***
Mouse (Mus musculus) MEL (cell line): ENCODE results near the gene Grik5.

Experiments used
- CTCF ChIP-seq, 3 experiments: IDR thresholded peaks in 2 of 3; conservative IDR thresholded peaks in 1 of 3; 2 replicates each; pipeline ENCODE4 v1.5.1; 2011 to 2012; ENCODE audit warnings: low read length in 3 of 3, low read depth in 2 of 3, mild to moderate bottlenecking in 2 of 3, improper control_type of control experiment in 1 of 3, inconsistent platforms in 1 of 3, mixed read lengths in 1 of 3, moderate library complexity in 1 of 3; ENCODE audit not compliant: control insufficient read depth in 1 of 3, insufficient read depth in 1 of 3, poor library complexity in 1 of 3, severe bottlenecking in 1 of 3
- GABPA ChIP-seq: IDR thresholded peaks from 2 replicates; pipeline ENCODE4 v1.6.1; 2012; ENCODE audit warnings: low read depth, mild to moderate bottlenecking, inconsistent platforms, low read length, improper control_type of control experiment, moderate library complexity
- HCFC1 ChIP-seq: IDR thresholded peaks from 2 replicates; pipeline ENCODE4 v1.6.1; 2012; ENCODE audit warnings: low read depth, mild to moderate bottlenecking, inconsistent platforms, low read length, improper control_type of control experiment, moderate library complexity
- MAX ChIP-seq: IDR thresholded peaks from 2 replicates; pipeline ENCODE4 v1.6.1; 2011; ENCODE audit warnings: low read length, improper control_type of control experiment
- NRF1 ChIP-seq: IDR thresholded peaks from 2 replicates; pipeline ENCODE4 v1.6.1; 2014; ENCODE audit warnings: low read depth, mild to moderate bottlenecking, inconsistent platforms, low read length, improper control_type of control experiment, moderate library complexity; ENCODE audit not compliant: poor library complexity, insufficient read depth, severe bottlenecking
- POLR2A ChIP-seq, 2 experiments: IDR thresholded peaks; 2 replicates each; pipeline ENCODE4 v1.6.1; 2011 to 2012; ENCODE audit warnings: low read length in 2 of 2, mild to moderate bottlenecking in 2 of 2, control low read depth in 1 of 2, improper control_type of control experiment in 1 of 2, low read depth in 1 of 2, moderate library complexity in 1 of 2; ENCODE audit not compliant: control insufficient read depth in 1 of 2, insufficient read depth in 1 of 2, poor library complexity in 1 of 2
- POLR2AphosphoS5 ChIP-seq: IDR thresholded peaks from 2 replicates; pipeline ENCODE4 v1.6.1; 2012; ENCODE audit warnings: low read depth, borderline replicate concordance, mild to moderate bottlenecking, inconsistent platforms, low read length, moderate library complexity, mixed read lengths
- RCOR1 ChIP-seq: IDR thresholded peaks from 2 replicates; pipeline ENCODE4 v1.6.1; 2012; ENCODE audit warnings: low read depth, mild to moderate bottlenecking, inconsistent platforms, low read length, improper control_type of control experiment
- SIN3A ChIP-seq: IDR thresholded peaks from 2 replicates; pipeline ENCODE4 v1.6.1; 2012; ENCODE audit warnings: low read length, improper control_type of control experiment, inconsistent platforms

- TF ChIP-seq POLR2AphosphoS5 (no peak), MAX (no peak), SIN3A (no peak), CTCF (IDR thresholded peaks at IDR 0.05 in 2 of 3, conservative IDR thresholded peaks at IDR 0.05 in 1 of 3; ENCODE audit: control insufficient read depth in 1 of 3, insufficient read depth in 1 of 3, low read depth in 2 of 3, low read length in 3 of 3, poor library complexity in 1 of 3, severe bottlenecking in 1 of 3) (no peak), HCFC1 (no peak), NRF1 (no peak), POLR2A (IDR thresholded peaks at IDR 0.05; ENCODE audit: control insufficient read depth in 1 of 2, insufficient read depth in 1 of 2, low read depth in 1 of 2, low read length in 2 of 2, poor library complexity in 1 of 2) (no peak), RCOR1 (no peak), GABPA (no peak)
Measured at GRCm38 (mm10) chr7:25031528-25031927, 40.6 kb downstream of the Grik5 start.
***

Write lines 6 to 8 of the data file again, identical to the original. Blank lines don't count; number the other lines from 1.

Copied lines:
- MAX ChIP-seq: IDR thresholded peaks from 2 replicates; pipeline ENCODE4 v1.6.1; 2011; ENCODE audit warnings: low read length, improper control_type of control experiment
- NRF1 ChIP-seq: IDR thresholded peaks from 2 replicates; pipeline ENCODE4 v1.6.1; 2014; ENCODE audit warnings: low read depth, mild to moderate bottlenecking, inconsistent platforms, low read length, improper control_type of control experiment, moderate library complexity; ENCODE audit not compliant: poor library complexity, insufficient read depth, severe bottlenecking
- POLR2A ChIP-seq, 2 experiments: IDR thresholded peaks; 2 replicates each; pipeline ENCODE4 v1.6.1; 2011 to 2012; ENCODE audit warnings: low read length in 2 of 2, mild to moderate bottlenecking in 2 of 2, control low read depth in 1 of 2, improper control_type of control experiment in 1 of 2, low read depth in 1 of 2, moderate library complexity in 1 of 2; ENCODE audit not compliant: control insufficient read depth in 1 of 2, insufficient read depth in 1 of 2, poor library complexity in 1 of 2